What is a "fresh air intake vent"?

What is a "fresh air intake vent"?

In many homes, the fresh air intake is just an open duct flowing from an outside vent into a basement or other room where the furnace is located. Fresh air intakes may be found throughout your house, particularly in newer homes according to contemporary construction requirements, which require dwellings to be considerably tighter than older buildings. The National Safety Council recommends installing fresh air intake vents in all living rooms and bedrooms above grade level.

These vents help to ensure that air within your home is always moving. If a door or window is closed but unglazed, then warm moist air will slowly find its way inside. This can cause mold to grow if there is moisture present such as from damp walls or flooding. Closing off the opening with a screen will help prevent this but it cannot be completely prevented. It is important to remember that even with a screen installed, someone could remove it and go inside without you knowing. This would allow in-coming air but not out-going air which could lead to problems for people with allergies or asthma.

People often ask me why my house doesn't have an air conditioner. Well, it used to be one! When I bought this house in 1990, it came with a very small unit that only cooled about 250 square feet. I had it repaired so that it could cool a little more than that but not enough for today's standards. I also had the filter replaced because it was pretty dirty.

Does a furnace need fresh air intake?

Furnaces, regardless of the kind installed, require fresh air intake since they are normally intended to push air out of the residence while operating. With the fresh air intake installed, you can ensure that the furnace's combustion does not degrade the air quality in your house. You should also install an exhaust fan if one is not already available with the furnace.

The type of furnace you have will determine how the fresh air intake and exhaust fan are connected to it. For example, if you have a forced-air heating system, the intake and exhaust fans will be integrated into the ductwork and will need to be large enough to provide adequate ventilation without causing resistance problems. If you have a heat pump, the intake and exhaust fans will attach directly to their corresponding units and will not have any ductwork associated with them. They will usually be about the size needed to move sufficient amounts of air through the heater or cooler when it is operating at its maximum capacity.

Since furnaces are used to heat homes, they should only work hard enough to do so. If they are working too hard, they will be inefficient and waste energy. This could lead to higher electricity bills and less comfortable temperatures inside the home. A furnace that runs all the time uses more energy than one that is turned off at night. However, if it is not running for some reason, it could cause problems with pests such as insects coming into the residence through open doors or windows.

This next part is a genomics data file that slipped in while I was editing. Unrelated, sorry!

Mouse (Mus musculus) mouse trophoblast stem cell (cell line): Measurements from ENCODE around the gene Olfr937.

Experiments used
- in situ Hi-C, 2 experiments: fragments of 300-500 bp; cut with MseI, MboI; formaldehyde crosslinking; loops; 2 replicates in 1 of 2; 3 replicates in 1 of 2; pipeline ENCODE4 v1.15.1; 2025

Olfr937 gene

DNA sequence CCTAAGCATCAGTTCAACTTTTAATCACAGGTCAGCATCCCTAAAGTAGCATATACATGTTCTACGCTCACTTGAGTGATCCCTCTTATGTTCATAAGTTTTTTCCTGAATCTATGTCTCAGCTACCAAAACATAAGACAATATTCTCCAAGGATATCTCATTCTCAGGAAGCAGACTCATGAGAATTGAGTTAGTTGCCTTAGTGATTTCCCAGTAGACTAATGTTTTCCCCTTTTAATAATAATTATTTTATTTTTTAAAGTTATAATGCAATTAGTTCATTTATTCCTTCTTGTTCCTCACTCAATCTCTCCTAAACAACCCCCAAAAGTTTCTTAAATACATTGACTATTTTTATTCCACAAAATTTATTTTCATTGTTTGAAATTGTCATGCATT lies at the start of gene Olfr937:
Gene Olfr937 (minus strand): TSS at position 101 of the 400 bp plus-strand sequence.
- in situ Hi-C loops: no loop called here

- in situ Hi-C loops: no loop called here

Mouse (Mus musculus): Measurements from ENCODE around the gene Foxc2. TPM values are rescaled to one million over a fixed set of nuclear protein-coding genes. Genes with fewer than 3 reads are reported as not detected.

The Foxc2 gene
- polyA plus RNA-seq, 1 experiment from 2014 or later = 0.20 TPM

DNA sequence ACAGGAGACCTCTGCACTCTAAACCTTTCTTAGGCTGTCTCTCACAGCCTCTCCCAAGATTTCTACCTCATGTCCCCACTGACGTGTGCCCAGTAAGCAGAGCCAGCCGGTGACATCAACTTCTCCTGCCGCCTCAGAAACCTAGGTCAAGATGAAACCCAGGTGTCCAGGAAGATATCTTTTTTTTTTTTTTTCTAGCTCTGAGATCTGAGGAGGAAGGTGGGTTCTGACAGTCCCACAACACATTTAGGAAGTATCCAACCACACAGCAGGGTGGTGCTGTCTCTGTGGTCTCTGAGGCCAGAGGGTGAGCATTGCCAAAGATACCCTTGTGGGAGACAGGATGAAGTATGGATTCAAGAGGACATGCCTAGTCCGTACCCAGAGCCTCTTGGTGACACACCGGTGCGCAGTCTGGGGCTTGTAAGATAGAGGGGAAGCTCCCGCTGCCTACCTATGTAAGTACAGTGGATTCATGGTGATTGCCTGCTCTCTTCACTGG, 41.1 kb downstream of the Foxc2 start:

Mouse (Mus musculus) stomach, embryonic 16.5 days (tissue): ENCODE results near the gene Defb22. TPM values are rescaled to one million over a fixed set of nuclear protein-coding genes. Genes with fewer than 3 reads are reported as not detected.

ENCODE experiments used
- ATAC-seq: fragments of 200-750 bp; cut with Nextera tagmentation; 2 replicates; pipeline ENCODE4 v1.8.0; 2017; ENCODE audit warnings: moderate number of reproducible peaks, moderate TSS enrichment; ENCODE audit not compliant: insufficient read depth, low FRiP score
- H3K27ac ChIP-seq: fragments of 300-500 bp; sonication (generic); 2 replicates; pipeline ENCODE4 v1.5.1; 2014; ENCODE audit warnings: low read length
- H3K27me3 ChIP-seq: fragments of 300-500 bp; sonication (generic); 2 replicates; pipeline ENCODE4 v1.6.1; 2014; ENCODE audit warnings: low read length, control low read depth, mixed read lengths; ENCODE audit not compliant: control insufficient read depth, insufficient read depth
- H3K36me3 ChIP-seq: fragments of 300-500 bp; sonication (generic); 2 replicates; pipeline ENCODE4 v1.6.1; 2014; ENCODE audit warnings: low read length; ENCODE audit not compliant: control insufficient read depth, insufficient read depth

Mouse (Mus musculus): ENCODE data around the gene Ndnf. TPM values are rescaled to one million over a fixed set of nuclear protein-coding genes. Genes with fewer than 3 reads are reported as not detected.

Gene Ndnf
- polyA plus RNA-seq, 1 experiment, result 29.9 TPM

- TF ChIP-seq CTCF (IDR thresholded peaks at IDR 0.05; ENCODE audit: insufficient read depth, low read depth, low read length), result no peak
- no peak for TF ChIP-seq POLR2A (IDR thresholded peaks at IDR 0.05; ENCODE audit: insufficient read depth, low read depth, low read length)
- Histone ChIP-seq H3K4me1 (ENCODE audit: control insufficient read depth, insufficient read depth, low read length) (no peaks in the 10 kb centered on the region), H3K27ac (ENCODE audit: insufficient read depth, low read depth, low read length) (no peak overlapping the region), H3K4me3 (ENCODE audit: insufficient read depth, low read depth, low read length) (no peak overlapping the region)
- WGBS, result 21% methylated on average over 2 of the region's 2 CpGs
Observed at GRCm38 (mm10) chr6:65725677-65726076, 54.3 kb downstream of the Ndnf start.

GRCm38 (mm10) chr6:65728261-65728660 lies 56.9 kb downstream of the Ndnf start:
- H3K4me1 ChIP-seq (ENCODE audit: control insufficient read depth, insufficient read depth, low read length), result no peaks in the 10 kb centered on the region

Do all houses have fresh air intakes?

It is determined by the home and the system. You haven't supplied much information in any case. Because older dwellings are frequently drafty enough to supply ample combustion air, a specialized intake is not necessary. Modern dwellings are frequently considerably more tightly sealed, necessitating the use of air intakes. However, even these intakes do not always need to be external, depending on how they are designed. For example, some internal units run off the main air handler while others don't.

The answer depends on how the house was built and what kind of heating equipment is used. But generally, yes, all houses have them. They can be located anywhere from under the eaves of a roof to inside the wall with an exterior unit.

They draw outside air through the roof or floor into the house where it is filtered by any insulation or weather stripping that may be present and then distributed around the building via ducts. The amount of outdoor air that enters a house through an intake equals the number of people living there plus one if a pet is kept outside. If you add up the number of people and pets who will be breathing in fresh air each day, you'll know how much needs to be brought in.

Intakes can be either internal or external. External ones are usually placed near the top of the wall, below the soffit, because this is the best place to get clear air while keeping out snow, rain, and heat.

About Article Author

Shirley Holder

Shirley Holder loves to garden and grow flowers. She has been doing this for over 20 years and it has become an obsession. Shirley loves to experiment with new varieties and cultivate her own plants. She also enjoys giving advice on how to take care of flowers and other plants.


GrowTown.org is a participant in the Amazon Services LLC Associates Program, an affiliate advertising program designed to provide a means for sites to earn advertising fees by advertising and linking to Amazon.com.

Related posts